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**Wednesday, October 13 (Blue) Thursday, October 14 (Gold)**

Fill in planner (Practice 5-1) Bell Work (Write the prime factorization of each number)

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Objective SWBAT find the Least Common Multiple (LCM) and compare and order fractions.

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**Vocabulary Multiple least common multiple (LCM)**

least common denominator (LCD)

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**A multiple of a number is the product of the number and any nonzero whole number.**

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**least common multiple (LCM): The smallest number that is a multiple of two or more numbers.**

least common denominator (LCD): The smallest number that is the multiple of two or more denominators.

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**Today, the school’s baseball and soccer teams had games**

Today, the school’s baseball and soccer teams had games. The baseball team plays every 7 days. The soccer team plays every 3 days. When will the teams have games on the same day again? 3,7 7: 7, 14, 21 , 28, 35, 42, List multiples of 3 and 7. Find the smallest number that is in all the lists. 3: 3, 6, 9, 12, 15, 18, 21, . . . LCM: 21. In 21 days, both teams will have game on the same day again.

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**The prime factorization of a number is the number written as a product of its prime factors.**

Remember!

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**Example 2: Find the LCM of 16 and 36**

16 = 24 Write the prime factorizations 36 = 22• 32 Use the greatest power of each factor. 24 • 32 Multiply. 16 • 9 = 144 LCM: 144

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**Example 3: Find the LCM of 5a4 and 15a**

Write the prime factorizations 15a = 3• 5 •a Use the greatest power of each factor. 3 • 5• a4 Multiply. 15a4 LCM: 15a4

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negative positive 7 7 7 -7 7 7 21 21 84 21 84 84 28 56 28 84 < < < < <

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**Additional Example 2D: Using Multiples to Find the LCM**

Find the least common multiple (LCM). 15, 6, and 4 15 = 3 • 5 Write the prime factorization of each number in exponential form. 6 = 3 • 2 4 = To find the LCM, multiply each prime factor once with the greatest exponent used in any of the prime factorizations. 3 • 5 • 22 3 • 5 • 22 = 60 LCM: 60

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**Find the least common multiple (LCM). Method 1: Use a number line. **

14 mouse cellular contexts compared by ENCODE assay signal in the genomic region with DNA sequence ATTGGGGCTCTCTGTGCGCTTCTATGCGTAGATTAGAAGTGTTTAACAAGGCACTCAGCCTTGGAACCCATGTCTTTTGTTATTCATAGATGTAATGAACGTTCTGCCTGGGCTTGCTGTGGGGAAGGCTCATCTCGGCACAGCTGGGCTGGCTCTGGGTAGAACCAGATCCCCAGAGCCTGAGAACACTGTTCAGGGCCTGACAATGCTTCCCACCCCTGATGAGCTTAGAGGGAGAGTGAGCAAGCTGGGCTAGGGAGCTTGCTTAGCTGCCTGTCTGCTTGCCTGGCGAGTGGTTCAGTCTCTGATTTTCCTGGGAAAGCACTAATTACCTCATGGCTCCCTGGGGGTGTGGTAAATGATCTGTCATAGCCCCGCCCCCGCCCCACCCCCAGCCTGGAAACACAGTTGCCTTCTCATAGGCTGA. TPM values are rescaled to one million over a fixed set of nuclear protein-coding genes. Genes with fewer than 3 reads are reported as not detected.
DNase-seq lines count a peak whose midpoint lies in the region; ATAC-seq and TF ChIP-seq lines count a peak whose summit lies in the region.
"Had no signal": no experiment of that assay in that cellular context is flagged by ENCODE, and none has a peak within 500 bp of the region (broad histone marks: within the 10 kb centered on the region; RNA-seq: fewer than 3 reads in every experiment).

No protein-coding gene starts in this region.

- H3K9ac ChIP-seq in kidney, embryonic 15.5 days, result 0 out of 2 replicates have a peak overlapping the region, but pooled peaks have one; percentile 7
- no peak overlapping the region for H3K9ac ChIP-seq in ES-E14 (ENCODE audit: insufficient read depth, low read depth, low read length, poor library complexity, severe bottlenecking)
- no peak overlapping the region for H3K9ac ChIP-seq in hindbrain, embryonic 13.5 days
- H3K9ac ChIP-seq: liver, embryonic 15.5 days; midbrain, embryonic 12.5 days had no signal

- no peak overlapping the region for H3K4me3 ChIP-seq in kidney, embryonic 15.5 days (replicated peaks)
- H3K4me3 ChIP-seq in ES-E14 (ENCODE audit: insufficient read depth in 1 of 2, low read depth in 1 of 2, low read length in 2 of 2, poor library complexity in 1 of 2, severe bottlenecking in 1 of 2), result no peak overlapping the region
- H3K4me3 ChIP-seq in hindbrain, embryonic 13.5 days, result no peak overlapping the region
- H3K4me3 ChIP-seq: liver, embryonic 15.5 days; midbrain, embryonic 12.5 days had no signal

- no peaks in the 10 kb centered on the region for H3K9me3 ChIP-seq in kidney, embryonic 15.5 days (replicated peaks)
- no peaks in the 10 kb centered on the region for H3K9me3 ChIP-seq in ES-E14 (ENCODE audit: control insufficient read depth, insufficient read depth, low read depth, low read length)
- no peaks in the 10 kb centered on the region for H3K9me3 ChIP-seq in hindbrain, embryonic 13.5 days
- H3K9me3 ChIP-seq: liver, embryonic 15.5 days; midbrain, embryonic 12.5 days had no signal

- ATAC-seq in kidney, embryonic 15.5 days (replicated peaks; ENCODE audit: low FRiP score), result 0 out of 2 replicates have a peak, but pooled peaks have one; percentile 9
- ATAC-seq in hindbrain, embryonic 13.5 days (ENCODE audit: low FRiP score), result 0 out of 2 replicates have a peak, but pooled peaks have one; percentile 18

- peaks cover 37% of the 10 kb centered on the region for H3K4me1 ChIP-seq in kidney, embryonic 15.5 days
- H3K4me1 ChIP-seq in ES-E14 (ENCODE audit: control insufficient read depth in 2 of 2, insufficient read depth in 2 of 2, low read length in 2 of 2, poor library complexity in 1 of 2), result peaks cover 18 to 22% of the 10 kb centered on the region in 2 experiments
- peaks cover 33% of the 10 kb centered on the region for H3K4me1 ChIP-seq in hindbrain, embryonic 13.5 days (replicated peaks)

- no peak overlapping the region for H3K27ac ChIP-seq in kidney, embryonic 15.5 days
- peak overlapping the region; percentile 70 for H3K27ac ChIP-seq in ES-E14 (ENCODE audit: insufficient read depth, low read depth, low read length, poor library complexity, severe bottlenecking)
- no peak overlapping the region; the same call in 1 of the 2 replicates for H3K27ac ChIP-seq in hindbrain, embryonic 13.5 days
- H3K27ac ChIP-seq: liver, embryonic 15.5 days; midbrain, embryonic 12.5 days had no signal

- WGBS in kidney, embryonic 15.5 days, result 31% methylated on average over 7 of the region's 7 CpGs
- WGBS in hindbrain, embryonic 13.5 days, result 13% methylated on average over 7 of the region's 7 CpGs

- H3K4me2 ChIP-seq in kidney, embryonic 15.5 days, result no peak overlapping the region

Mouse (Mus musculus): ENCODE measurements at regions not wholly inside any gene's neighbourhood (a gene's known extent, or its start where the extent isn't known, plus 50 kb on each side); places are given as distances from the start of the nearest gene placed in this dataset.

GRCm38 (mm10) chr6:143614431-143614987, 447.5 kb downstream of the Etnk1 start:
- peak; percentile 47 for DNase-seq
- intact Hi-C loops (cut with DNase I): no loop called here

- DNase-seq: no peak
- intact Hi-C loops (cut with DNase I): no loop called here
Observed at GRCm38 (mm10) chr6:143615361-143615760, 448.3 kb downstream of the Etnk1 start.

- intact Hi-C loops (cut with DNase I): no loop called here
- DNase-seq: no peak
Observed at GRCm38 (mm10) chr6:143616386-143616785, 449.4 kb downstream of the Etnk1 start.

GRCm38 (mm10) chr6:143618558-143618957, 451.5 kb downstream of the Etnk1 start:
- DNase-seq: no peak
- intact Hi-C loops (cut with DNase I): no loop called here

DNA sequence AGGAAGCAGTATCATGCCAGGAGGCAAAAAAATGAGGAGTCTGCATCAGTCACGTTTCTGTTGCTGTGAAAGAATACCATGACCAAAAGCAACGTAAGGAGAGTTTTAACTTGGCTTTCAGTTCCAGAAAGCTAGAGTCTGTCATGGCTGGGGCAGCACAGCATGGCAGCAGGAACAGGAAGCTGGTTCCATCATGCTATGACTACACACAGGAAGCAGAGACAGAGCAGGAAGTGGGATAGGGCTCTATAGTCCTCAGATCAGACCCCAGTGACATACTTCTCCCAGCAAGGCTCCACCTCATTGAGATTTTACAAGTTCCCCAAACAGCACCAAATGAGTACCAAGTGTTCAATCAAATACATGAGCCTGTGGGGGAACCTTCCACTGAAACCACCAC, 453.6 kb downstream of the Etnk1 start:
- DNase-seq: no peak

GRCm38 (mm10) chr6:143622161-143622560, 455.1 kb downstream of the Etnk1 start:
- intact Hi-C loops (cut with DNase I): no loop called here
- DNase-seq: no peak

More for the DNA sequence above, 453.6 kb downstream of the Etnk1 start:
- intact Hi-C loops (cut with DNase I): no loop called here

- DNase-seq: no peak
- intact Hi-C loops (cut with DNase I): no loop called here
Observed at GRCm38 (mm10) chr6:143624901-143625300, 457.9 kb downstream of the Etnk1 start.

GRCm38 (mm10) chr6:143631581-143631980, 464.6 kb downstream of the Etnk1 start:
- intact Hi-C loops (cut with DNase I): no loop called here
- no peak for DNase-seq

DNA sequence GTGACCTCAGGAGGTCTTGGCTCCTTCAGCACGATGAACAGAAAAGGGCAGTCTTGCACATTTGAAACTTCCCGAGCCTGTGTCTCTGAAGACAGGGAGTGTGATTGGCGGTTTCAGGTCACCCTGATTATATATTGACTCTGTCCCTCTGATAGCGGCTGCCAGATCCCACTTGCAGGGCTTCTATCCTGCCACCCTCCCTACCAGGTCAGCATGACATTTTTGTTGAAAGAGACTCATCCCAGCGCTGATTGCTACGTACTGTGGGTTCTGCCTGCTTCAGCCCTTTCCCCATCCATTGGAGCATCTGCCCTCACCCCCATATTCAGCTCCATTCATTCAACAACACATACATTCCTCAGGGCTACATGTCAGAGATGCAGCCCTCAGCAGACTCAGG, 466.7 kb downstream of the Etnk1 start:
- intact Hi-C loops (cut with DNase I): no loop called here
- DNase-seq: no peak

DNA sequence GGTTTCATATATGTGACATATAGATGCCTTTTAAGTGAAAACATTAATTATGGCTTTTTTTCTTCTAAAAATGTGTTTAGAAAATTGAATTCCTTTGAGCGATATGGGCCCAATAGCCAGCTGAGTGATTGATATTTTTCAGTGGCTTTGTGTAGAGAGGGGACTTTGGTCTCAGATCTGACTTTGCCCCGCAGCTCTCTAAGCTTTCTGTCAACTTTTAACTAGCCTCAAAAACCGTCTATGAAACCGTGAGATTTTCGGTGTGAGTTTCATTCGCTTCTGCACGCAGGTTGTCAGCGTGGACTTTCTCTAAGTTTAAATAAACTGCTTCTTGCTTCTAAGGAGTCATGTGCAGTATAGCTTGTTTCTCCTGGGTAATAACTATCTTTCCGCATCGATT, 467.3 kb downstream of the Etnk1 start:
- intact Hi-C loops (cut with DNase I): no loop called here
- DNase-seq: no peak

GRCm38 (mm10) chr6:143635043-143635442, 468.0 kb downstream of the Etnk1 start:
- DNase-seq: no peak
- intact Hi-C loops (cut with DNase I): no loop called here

Check It Out: Example 2A Find the least common multiple (LCM). Method 1: Use a number line. 2 and 3 Use a number line to skip count by 2 and 3. The least common multiple (LCM) of 2 and 3 is 6.

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**Find the least common multiple (LCM). Method 2: Use a list. **

Check It Out: Example 2B Find the least common multiple (LCM). Method 2: Use a list. 3, 4, and 9 3: 3, 6, 9, 12, 15, 18, 21, 24, 27, 30, 33, 36, . . . List multiples of 3, 4, and 9. 4: 4, 8, 12, 16, 20, 24, 28, 32, 36, … Find the smallest number that is in all the lists. 9: 9, 18, 27, 36, 45, . . . The least common multiple of 3, 4, and 9 is 36.

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**Find the least common multiple (LCM). **

Check It Out: Example 2C Find the least common multiple (LCM). Method 3: Use prime factorization. 4 and 10 4 = 2 • 2 Write the prime factorization of each number. 10 = • 5 Line up the common factors. 2 • 2 • 5 To find the LCM, multiply one number from each column. 2 • 2 • 5 = 20 LCM: 20

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**Find the least common multiple (LCM).**

Check It Out: Example 2D Find the least common multiple (LCM). 12, 6, and 8 12 = 22 • 3 Write the prime factorization of each number in exponential form. 6 = 2 • 3 8 = 23 To find the LCM, multiply each prime factor once with the greatest exponent used in any of the prime factorizations. 23 • 3 23 • 3 = 24 LCM: 24

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Lesson Quiz Find the least common multiple (LCM). 1. 6, , 12 3. 5, 6, , 16, 24, 36 5. Two students in Mrs. Albring’s preschool class are stacking blocks, one on top of the other. Reece’s blocks are 4 cm high and Maddy’s blocks are 9 cm high. How tall will their stacks be when they are the same height for the first time? 42 36 30 144 36 cm

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